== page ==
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The Questions…

1. What animal has the largest eyeballs?

2. In the Peanuts comic strip, Charlie Brown’s father was never seen, but his occupation was mentioned. What was it?

3. Apple seeds contain trace amounts of what deadly poison?

4. How long does it take to hard-boil an egg?

5. What is Earth’s largest single structure made by living organisms?

The Answers…

1. The giant squid. Its eyeballs are about the size of your head.

2. Mr. Brown was a barber, as was the father of Peanuts creator Charles Schultz.

3. Cyanide. You would have to eat about 140 seeds to ingest a lethal dose.

4. Seven minutes.

5. Australia’s Great Barrier Reef. It is a system of reefs and islands made up of billions of living coral polyps growing atop the remains of deceased polyps. The Reef is a delicate ecosystem that supports a wide variety of marine life and, no surprise, is steadily succumbing to pollution.

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PASADENA, CALIFORNIA — A 36-year-old woman wearing only a t-shirt was arrested for breaking into the home of an 80-year-old Pasadena man and attacking him with a coffee cup. Firefighters treated the man for cuts on his face and knuckles.

Police initially responded to a report of a partially-clad woman lying in the street. By the time officers arrived, the woman had run into the elderly man’s back yard. Hearing noises outside, the man opened the back door. The woman burst in, ran to a bathroom, and locked herself in.

Minutes later, she ran out of the bathroom and attacked the man with a coffee cup. He fought her off with his cane and forced her out of the house, where police arrested her.

The unidentified suspect was remanded to a detention facility in lieu of $30,000 bail. A court date is pending. Police gave no explanation for the women’s behavior.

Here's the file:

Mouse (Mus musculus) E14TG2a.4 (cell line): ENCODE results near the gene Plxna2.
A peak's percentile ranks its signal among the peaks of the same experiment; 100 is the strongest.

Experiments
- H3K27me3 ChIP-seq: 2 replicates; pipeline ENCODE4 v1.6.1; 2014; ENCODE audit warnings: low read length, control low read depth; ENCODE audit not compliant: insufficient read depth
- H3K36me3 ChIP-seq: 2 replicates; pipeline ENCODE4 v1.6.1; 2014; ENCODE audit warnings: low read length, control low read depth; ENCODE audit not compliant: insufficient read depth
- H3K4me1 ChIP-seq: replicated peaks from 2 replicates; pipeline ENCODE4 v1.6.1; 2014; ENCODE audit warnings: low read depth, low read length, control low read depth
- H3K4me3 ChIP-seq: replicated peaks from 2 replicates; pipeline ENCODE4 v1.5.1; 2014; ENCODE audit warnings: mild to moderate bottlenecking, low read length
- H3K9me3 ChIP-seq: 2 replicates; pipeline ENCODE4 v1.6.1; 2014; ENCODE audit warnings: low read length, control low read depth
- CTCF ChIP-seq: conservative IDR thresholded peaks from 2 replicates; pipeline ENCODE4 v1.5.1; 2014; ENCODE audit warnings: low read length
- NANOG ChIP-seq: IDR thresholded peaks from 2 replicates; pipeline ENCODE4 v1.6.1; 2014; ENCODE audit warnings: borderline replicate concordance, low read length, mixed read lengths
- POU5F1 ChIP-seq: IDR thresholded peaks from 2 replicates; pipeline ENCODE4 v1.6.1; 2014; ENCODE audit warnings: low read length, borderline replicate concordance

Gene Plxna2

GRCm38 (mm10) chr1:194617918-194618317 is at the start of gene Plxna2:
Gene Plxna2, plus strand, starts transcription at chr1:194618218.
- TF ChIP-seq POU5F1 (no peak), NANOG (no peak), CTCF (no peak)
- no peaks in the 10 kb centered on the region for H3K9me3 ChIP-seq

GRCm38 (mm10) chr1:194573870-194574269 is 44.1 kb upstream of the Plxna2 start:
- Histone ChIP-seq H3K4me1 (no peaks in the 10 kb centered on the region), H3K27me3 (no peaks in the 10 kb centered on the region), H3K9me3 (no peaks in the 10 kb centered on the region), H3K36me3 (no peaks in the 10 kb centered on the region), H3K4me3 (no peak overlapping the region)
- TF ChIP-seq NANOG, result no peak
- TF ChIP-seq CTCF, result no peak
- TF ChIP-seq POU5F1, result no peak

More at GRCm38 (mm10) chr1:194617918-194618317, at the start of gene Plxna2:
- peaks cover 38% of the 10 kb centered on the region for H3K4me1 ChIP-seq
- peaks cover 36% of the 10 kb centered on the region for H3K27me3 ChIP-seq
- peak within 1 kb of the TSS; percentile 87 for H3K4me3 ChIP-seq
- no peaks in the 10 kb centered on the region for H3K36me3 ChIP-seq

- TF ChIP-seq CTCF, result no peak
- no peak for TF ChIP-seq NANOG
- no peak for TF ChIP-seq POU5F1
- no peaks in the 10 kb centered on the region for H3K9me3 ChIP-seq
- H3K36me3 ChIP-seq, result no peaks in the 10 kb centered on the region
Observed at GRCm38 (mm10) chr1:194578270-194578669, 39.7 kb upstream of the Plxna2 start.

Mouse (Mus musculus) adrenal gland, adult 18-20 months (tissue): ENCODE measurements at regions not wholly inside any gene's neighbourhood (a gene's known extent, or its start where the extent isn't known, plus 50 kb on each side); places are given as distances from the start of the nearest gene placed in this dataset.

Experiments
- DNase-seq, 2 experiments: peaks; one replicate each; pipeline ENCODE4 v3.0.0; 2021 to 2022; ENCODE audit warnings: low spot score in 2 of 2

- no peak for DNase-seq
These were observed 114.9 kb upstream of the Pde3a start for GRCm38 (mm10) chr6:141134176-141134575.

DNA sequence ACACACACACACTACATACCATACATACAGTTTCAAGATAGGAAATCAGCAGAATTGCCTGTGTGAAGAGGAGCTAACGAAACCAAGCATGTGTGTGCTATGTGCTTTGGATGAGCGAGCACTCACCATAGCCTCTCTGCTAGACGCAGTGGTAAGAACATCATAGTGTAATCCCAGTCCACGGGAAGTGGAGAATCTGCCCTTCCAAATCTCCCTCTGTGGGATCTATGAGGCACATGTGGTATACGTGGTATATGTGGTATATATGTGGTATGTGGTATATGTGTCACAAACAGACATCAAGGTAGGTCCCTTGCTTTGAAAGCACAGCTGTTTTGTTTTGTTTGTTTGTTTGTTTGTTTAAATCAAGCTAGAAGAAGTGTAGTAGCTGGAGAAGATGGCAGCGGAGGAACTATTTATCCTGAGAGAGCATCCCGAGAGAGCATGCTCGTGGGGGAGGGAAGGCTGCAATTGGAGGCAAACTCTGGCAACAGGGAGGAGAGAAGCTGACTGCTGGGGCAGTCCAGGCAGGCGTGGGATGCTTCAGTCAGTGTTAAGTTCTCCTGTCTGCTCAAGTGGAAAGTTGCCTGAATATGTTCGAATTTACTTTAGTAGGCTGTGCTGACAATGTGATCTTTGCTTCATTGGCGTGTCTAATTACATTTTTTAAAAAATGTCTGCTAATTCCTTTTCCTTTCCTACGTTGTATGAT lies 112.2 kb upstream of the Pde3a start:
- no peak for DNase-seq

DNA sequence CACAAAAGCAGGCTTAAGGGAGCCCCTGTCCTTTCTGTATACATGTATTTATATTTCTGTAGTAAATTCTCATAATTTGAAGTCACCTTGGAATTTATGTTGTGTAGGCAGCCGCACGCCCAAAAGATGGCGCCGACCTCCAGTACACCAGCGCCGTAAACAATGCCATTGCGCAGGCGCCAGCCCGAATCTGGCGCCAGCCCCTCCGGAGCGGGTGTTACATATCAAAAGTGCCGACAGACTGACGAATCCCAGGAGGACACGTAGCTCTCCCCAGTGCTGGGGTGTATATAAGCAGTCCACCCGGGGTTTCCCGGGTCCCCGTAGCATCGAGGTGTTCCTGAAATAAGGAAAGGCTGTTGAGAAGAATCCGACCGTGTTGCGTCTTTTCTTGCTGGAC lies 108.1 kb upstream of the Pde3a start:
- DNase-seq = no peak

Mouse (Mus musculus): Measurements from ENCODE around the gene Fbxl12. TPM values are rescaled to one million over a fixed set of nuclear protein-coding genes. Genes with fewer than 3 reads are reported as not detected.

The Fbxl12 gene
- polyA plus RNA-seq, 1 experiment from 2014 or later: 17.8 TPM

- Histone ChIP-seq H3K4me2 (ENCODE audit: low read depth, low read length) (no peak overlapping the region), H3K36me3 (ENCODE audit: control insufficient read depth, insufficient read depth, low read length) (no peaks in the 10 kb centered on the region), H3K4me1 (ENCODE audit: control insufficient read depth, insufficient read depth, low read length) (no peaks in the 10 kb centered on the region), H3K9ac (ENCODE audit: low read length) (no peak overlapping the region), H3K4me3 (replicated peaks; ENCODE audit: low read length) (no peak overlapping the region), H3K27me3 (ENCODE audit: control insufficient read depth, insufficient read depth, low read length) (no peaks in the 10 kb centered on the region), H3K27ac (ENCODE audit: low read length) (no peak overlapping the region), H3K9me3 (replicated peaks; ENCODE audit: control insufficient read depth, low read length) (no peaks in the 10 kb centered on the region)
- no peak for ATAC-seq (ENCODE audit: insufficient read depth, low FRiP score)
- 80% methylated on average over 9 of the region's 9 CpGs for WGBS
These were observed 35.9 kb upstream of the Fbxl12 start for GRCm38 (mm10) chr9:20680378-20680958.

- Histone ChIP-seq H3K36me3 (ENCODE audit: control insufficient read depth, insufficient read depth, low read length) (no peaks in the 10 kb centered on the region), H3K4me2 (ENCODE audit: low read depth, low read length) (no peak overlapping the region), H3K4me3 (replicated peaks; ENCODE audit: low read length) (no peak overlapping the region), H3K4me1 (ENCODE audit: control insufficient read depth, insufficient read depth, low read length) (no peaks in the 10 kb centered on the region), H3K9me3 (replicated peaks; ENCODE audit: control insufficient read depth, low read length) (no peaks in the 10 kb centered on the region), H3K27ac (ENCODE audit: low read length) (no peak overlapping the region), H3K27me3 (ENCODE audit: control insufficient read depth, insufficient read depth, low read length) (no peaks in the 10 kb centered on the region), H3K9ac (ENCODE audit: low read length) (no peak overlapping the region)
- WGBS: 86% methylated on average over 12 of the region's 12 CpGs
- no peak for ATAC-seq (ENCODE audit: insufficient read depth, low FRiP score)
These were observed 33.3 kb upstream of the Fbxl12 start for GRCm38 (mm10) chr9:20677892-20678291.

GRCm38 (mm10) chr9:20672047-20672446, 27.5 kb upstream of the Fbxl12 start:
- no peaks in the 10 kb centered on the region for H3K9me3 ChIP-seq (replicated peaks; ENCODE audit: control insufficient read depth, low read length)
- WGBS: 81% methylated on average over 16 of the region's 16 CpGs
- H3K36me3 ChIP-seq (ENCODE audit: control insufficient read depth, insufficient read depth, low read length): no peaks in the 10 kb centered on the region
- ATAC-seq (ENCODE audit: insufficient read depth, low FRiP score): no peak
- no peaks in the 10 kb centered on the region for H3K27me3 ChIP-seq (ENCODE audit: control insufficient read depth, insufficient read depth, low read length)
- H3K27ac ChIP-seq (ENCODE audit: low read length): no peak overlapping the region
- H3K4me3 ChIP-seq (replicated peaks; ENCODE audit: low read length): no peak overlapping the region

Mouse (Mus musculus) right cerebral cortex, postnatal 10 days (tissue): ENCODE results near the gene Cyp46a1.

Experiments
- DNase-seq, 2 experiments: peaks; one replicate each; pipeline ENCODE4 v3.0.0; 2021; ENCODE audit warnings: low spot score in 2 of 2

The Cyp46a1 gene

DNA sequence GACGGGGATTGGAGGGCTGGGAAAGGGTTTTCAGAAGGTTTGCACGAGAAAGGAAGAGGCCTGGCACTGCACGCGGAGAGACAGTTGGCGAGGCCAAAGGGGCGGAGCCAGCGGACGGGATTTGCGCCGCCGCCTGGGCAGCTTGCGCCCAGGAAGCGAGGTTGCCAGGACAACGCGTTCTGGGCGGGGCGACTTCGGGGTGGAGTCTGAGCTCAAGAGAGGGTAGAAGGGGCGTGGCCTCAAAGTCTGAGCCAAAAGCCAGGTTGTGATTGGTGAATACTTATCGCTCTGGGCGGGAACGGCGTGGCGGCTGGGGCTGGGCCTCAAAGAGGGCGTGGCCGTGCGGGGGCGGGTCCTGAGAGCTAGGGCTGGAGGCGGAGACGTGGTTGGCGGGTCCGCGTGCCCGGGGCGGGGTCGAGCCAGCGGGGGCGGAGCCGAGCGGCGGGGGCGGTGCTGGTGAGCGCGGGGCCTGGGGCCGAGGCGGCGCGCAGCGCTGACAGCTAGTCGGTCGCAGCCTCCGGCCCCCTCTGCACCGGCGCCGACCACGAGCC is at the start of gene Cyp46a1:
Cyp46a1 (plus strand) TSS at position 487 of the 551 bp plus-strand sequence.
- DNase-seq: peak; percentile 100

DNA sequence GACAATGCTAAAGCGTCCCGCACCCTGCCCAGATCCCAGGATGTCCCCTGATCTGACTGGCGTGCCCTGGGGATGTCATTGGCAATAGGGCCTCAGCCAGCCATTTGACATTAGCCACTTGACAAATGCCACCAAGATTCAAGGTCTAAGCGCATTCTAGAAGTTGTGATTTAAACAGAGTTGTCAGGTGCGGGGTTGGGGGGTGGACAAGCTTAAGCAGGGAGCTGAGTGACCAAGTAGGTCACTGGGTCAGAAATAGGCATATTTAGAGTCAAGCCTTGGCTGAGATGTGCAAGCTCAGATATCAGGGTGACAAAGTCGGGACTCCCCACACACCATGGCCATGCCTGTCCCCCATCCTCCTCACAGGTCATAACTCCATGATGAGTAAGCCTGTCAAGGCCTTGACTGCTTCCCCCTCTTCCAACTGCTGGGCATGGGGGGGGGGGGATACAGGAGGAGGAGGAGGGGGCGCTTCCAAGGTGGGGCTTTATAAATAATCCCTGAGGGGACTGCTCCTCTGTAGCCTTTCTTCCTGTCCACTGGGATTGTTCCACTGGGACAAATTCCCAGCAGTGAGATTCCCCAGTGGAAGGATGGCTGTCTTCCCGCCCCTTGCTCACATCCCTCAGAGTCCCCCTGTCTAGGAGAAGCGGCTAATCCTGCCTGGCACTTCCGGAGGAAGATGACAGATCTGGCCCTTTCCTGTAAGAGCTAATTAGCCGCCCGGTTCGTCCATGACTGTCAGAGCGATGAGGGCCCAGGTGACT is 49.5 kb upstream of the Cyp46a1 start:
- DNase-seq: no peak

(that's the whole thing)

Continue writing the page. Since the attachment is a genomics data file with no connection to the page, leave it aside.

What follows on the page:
DALTON, GEORGIA — A missing German Shepherd was found and reunited with its Chicago family after being lost in the North Georgia woods for over four months.

On October 30, the family was visiting Dalton when their dog Leo, age 10, slipped out of a motel room and vanished. The owners remained in Dalton for two weeks searching for Leo, but finally had to return to Chicago.

According to the Atlanta-based Lost Pet Recovery Team, Leo was spotted on a residential security camera in December and was seen again in early February in the same general area. Recovery Teams put out food and installed a series of trail cameras and traps.

In early March, a trap finally snared Leo, who was in good condition. Family members have since returned to Dalton and taken Leo home.

NOTTINGHAM, ENGLAND — An Irish pub in Nottingham has placed a photo of Russian President Vladimir Putin in the urinal in the men’s room and invited its customers to do the right thing.

Ged Dowling, owner of Raglan Road Irish Bar, said the action was a direct response to Putin’s invasion of Ukraine. “People come in just to use the toilet,” Dowling said.

Putin’s photo replaces one of Donald Trump, which had been in the urinal for several years.

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More favorite photos I’ve taken over the years.

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This hillside behind the Jefferson Civic Center is home to a sizable colony of groundhogs. Now that spring is here, I’m beginning to see the little guys peeking out of their hidey-holes.

In the photo above, the brownish spots are entrances to their burrow. Sentries are posted here and there to keep an eye out for perils such as me, Jake, cats, hawks, etc.